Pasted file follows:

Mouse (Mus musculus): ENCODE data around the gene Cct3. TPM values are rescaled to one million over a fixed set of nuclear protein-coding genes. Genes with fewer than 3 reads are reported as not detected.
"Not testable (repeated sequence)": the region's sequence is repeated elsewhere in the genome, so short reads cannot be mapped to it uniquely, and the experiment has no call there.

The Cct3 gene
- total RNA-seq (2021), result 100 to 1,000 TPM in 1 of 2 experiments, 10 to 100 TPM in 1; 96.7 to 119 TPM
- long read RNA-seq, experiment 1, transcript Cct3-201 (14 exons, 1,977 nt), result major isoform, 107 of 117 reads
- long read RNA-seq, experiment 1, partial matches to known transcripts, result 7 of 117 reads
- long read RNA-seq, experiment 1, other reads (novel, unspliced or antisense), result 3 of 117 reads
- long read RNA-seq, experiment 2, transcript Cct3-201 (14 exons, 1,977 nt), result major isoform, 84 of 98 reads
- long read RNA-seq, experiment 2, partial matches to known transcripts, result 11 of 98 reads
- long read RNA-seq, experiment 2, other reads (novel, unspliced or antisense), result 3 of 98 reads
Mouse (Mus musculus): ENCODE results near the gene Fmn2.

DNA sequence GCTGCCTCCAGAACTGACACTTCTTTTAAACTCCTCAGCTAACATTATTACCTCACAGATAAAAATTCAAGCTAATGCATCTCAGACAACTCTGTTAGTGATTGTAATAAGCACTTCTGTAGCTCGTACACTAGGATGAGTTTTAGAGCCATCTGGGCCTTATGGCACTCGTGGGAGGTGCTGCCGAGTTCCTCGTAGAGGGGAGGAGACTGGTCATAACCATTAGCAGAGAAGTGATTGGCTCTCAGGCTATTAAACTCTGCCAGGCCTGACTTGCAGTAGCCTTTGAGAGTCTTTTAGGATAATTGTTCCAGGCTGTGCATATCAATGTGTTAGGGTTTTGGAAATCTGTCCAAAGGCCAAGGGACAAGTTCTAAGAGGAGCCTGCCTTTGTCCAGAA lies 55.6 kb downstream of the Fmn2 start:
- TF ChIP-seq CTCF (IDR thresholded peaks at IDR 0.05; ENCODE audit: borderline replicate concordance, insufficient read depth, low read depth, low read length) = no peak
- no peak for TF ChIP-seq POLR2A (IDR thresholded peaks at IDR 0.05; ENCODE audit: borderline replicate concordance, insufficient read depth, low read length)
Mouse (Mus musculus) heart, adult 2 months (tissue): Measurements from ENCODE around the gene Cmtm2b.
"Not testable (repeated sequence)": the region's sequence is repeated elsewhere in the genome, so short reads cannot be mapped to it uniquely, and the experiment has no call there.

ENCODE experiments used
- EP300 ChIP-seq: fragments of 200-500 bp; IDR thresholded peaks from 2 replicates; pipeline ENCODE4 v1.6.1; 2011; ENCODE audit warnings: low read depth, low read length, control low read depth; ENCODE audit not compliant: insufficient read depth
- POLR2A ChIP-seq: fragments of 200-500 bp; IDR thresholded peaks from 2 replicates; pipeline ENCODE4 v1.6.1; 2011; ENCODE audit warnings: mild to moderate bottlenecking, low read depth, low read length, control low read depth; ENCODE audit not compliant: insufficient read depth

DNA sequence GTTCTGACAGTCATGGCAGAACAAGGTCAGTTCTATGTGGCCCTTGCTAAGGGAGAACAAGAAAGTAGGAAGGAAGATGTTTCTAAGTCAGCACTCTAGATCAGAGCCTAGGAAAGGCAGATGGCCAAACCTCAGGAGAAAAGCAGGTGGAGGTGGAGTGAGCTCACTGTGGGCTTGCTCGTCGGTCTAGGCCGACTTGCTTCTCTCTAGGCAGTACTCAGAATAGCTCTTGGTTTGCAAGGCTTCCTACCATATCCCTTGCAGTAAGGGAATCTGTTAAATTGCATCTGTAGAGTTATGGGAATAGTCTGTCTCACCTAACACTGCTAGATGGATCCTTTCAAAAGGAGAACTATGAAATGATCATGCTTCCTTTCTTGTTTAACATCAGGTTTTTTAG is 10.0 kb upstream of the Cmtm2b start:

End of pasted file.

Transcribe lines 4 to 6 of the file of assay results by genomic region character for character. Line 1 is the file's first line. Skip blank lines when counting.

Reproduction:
- total RNA-seq (2021), result 100 to 1,000 TPM in 1 of 2 experiments, 10 to 100 TPM in 1; 96.7 to 119 TPM
- long read RNA-seq, experiment 1, transcript Cct3-201 (14 exons, 1,977 nt), result major isoform, 107 of 117 reads
- long read RNA-seq, experiment 1, partial matches to known transcripts, result 7 of 117 reads